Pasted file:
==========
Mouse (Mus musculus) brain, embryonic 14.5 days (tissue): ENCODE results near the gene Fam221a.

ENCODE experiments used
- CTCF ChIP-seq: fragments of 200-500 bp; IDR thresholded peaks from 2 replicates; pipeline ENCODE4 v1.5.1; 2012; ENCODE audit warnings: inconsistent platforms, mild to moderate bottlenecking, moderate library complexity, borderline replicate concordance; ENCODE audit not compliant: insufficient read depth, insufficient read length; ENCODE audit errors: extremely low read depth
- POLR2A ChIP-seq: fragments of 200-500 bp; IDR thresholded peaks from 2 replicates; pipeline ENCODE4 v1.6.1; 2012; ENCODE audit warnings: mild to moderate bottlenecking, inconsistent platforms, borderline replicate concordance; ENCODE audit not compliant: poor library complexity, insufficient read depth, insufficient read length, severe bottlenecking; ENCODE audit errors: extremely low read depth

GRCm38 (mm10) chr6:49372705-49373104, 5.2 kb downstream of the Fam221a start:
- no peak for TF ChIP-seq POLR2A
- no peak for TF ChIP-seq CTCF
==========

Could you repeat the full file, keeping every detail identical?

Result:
Mouse (Mus musculus) brain, embryonic 14.5 days (tissue): ENCODE results near the gene Fam221a.

ENCODE experiments used
- CTCF ChIP-seq: fragments of 200-500 bp; IDR thresholded peaks from 2 replicates; pipeline ENCODE4 v1.5.1; 2012; ENCODE audit warnings: inconsistent platforms, mild to moderate bottlenecking, moderate library complexity, borderline replicate concordance; ENCODE audit not compliant: insufficient read depth, insufficient read length; ENCODE audit errors: extremely low read depth
- POLR2A ChIP-seq: fragments of 200-500 bp; IDR thresholded peaks from 2 replicates; pipeline ENCODE4 v1.6.1; 2012; ENCODE audit warnings: mild to moderate bottlenecking, inconsistent platforms, borderline replicate concordance; ENCODE audit not compliant: poor library complexity, insufficient read depth, insufficient read length, severe bottlenecking; ENCODE audit errors: extremely low read depth

GRCm38 (mm10) chr6:49372705-49373104, 5.2 kb downstream of the Fam221a start:
- no peak for TF ChIP-seq POLR2A
- no peak for TF ChIP-seq CTCF